• OWilson

        A poor assumption, if you were suddenly forced to drive your family away, or to a hospital in an emergency! :)

        They are talking about life and death here, the Deadliest Threat to Humankind, the Sixth Great Extinction. :)

        • Jochen

          You might be aware that the subject of global warming has been discussed for decades, and has been OPEN for discussion ever since then.

          You might also be aware that discussions on reaction and pro-action have also been varied, from curbing greenhouse gases to environmental engineering, and also OPEN to discussion.

          It is a myth, repeated over and over again, that dissenting views are oppressed by the scientific community based on their political bias. In fact, these dissenting views are not published based on the lack of scientific evidence. Natural science is not political, because nature is not political. The rocks that I study don’t share a political view, neither do my scientific publications. Science is politicized by those that don’t like the results. The politicization of global warming is a repetition of the fight the tobacco industry waged when cigarettes were proved unhealthy.

          Having said this, the initial story was about the collapse of an ice shield in Antarctica and the scientists who study it. Nowhere in that article is global warming or climate change directly addressed. Do you really read a political undertone in the article? You seem to be disturbed by the fact that people are studying glaciers at all. And THAT’s what I find disturbing.

          • OWilson

            Another nonsensical piece of logic to match your seriously flawed “broken starter” logic’ :)

            Scientists are not rocks. Scientists are human. Humans are political.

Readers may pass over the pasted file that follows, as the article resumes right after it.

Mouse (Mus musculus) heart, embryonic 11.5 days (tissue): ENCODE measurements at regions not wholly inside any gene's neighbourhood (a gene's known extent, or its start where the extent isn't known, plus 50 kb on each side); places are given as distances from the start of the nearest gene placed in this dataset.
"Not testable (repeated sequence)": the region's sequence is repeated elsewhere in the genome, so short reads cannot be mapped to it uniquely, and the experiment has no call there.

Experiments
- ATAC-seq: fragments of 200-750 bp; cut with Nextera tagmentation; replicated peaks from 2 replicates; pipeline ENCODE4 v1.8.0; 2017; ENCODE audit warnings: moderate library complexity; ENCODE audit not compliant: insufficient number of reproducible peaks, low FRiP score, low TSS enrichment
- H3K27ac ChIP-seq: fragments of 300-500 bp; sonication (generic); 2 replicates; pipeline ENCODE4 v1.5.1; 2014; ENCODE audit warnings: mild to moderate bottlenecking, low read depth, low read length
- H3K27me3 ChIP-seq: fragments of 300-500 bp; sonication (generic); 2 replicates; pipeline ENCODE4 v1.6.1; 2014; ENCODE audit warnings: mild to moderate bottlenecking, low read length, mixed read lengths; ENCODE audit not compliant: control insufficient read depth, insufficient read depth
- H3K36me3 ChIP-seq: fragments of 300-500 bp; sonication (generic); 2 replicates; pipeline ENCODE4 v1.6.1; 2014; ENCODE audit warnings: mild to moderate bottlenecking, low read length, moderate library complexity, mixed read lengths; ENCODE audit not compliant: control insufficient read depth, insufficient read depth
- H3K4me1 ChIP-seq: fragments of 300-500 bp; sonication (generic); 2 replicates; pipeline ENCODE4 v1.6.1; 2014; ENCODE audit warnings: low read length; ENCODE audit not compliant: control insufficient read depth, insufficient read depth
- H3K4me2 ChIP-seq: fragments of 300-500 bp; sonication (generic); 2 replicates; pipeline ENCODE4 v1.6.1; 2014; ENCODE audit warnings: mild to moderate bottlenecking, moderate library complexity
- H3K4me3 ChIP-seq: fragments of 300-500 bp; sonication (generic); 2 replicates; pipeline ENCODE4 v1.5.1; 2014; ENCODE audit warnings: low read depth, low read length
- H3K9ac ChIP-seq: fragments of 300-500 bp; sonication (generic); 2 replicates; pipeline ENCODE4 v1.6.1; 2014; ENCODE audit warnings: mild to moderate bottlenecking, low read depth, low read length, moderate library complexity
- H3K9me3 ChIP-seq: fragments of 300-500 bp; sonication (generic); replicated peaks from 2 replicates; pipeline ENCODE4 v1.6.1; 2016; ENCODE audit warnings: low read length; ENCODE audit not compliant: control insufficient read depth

Get it, Einstein?

          • Jochen

            I get it!

            Following your flawless logic, science is political, since scientists are humans. Hence, good or bad science depends on the ideology of the person conducting science. In your case, it has to be conservative or right-wing. Go figure, I never thought there’d be something like liberal or conservative gravity or DNA (since these concepts were discovered by scientists they have to be).

            By the way, Einstein was not a geologist – but that’s probably beyond your knowledge…

            No reason to continue discussions with you. I see you are drifting towards insults.

          • OWilson

            If you are going to publicly lecture me on logic, make sure you have a basic understanding of the subject. :)

  • http://www.mazepath.com/uncleal/qz4.htm Uncle Al

    The pictured crack has a mountain chain of ice on one side. Brittle materials fail in tension, staying flat. Somebody is lying.

    • OWilson

      Not lies, just the usual non-scientific, speculative, alarmist language,

      They string enough “ifs”, “coulds” and “mights” together with their doom and gloom scenarios, that it covers any eventuality.

      They’ll be “right” even if they’re “wrong!

      (listen to an “expert” economist describing next month’s stock market, and you’ll get the idea)

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    • TLongmire

      There isn’t a mountain chain of ice, it’s just the way he photoshopped/increased the contrast of the image. It broke clean from below and pulled other side with it.